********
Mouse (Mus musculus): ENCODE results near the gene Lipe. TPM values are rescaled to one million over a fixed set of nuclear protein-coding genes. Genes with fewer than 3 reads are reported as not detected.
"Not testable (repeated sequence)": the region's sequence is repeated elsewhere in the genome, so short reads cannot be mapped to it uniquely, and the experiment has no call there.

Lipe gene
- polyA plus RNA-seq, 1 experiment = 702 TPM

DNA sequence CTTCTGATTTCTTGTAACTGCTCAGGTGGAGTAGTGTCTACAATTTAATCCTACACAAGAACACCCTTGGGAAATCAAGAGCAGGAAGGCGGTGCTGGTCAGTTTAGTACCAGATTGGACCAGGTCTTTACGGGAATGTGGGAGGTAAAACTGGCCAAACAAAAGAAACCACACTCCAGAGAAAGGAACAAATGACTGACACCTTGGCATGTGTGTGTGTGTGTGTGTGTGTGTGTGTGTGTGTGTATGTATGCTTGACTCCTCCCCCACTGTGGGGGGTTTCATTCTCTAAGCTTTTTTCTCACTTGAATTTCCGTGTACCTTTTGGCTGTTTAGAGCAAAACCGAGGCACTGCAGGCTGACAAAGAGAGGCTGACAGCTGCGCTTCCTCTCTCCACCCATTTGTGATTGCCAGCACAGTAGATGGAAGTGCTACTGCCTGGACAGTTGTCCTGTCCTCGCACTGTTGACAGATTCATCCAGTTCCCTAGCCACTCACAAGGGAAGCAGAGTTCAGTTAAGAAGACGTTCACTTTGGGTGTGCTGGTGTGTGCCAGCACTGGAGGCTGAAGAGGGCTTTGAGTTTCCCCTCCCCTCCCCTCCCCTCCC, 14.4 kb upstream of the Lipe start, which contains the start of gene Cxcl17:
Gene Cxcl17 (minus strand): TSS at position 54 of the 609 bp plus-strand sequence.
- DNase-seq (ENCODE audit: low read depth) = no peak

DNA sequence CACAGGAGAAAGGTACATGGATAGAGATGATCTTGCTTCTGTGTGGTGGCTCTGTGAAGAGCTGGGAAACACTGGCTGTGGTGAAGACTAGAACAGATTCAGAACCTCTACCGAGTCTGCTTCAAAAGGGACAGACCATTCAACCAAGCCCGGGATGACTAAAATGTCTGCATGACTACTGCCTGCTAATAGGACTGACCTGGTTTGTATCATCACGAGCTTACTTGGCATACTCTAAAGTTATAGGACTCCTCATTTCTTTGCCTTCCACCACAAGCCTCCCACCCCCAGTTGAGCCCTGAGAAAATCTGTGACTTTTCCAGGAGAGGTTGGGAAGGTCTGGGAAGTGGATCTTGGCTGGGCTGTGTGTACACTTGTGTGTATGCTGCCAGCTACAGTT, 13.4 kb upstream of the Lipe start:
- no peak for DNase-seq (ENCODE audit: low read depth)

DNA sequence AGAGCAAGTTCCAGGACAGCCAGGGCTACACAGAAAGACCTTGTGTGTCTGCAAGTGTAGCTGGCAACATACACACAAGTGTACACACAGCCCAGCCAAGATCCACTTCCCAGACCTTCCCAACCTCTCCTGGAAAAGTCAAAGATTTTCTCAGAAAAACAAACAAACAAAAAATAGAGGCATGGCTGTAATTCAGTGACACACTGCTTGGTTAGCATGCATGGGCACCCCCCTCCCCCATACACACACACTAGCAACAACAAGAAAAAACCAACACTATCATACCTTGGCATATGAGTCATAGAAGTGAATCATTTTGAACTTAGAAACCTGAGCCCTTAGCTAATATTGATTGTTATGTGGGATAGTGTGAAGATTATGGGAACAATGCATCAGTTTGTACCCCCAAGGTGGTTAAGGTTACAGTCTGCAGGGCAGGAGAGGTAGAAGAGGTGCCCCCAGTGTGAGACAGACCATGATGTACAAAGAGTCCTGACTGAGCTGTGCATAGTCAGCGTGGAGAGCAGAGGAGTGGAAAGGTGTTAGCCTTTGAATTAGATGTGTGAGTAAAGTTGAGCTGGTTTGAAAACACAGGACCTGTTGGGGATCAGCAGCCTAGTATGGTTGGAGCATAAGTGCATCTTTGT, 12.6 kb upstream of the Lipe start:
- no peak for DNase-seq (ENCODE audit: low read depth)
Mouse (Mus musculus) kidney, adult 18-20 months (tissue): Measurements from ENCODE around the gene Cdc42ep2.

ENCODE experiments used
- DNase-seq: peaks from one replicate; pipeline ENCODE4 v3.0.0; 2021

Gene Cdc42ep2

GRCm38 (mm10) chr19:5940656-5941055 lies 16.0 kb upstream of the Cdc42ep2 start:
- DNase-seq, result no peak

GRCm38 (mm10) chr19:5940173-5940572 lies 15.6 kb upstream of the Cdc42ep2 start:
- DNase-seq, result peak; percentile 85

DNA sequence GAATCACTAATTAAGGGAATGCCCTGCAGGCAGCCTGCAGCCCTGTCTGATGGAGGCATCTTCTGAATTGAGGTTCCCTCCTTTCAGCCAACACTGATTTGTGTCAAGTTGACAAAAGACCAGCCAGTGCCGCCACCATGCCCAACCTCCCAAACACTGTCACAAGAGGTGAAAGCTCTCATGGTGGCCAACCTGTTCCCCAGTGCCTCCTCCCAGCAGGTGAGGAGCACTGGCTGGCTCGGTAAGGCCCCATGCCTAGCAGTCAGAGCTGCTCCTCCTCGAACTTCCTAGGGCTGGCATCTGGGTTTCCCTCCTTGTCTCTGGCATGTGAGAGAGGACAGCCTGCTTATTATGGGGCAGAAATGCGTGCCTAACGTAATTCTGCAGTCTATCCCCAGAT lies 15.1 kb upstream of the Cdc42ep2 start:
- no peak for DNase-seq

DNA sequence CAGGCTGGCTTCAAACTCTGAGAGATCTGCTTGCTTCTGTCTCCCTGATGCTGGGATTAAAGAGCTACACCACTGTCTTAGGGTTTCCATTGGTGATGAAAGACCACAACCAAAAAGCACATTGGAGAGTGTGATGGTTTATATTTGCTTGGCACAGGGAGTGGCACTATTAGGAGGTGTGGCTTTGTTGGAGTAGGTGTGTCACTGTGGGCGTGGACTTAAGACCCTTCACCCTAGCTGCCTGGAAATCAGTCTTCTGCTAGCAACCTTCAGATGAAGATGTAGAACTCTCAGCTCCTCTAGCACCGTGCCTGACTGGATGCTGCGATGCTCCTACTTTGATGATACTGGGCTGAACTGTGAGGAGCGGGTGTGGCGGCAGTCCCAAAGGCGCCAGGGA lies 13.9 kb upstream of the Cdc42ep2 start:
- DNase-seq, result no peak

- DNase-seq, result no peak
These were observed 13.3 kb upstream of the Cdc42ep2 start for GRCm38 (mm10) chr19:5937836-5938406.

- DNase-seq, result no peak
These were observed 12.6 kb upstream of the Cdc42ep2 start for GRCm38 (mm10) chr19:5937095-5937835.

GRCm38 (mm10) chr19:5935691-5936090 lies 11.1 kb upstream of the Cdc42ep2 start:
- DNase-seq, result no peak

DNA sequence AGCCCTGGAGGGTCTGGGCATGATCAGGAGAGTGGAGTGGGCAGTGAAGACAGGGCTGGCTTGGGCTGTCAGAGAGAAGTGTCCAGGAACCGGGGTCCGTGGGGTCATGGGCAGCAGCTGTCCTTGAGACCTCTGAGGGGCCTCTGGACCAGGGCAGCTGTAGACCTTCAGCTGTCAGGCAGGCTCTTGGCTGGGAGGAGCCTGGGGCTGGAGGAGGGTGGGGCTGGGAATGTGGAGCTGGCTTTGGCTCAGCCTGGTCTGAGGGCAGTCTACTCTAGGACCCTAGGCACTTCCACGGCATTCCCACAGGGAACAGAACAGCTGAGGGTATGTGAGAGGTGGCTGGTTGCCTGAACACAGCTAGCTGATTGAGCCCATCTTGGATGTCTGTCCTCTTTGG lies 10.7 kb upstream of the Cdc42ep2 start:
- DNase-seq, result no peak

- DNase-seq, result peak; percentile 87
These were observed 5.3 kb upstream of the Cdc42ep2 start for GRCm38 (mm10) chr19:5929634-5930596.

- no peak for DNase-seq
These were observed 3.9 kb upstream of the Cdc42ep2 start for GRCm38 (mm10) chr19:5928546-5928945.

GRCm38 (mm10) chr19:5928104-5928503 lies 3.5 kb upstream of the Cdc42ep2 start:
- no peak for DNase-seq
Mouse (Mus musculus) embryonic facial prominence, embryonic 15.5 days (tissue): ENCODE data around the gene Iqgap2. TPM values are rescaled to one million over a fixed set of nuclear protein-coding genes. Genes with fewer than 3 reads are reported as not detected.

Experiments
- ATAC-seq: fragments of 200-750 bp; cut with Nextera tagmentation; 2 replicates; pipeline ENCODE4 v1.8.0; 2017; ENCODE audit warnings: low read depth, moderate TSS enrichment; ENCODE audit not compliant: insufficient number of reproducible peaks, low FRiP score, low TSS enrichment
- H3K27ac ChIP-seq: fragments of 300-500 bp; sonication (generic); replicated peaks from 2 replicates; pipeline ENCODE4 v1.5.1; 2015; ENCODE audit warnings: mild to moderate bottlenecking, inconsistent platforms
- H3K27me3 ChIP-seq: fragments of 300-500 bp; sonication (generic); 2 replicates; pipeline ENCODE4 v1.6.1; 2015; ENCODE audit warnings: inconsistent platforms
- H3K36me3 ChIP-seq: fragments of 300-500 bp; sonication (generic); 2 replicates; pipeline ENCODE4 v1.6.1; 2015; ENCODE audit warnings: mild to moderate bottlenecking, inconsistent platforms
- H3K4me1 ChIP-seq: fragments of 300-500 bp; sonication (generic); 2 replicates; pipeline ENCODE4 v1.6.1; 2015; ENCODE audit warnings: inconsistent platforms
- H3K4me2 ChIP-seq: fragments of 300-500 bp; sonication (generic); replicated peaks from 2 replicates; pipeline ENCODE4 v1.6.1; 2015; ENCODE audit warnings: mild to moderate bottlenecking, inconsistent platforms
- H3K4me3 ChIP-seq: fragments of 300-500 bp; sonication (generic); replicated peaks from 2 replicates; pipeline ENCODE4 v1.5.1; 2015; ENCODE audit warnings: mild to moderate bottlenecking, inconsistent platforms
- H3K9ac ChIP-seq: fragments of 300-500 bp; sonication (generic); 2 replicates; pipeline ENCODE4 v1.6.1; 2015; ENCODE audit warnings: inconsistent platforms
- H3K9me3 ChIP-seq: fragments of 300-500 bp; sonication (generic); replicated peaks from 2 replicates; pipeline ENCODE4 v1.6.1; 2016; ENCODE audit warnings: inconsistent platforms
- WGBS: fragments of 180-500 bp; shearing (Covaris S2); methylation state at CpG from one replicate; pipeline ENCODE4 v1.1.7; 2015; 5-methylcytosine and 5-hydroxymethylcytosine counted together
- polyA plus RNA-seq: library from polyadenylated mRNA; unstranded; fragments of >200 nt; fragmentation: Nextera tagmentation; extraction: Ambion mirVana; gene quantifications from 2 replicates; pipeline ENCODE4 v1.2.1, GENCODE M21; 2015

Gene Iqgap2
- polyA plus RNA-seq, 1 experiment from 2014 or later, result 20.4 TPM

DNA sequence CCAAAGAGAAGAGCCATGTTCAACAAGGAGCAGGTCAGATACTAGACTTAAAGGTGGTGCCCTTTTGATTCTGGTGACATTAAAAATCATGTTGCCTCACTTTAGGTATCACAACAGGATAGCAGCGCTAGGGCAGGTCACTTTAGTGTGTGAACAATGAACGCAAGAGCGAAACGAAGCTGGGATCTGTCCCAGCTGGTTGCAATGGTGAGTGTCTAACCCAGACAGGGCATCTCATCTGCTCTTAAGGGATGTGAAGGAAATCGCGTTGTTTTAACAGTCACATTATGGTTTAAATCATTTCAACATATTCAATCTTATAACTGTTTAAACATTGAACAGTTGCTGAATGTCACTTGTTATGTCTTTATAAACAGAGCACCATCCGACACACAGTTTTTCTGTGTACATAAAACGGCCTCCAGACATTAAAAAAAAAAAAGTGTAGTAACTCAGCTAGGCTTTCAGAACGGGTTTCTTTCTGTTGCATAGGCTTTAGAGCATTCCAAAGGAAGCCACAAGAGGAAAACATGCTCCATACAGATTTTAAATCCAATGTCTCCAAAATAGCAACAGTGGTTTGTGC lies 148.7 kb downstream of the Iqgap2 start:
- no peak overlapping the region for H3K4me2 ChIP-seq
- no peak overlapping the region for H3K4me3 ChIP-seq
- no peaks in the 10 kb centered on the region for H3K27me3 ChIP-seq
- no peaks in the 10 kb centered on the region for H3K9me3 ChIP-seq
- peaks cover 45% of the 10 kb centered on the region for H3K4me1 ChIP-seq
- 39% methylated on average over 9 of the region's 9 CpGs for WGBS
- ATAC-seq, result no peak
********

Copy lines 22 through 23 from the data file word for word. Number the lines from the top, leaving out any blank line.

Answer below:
DNA sequence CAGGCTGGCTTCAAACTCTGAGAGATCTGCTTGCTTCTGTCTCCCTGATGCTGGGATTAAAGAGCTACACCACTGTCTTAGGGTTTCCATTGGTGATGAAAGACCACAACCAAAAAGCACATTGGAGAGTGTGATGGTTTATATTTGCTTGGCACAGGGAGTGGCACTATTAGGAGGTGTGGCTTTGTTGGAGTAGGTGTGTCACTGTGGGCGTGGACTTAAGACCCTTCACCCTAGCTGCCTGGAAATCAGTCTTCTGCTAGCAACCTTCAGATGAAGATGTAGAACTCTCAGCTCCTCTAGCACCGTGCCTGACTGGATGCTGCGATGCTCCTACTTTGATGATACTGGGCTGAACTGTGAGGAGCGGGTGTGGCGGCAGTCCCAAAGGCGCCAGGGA lies 13.9 kb upstream of the Cdc42ep2 start:
- DNase-seq, result no peak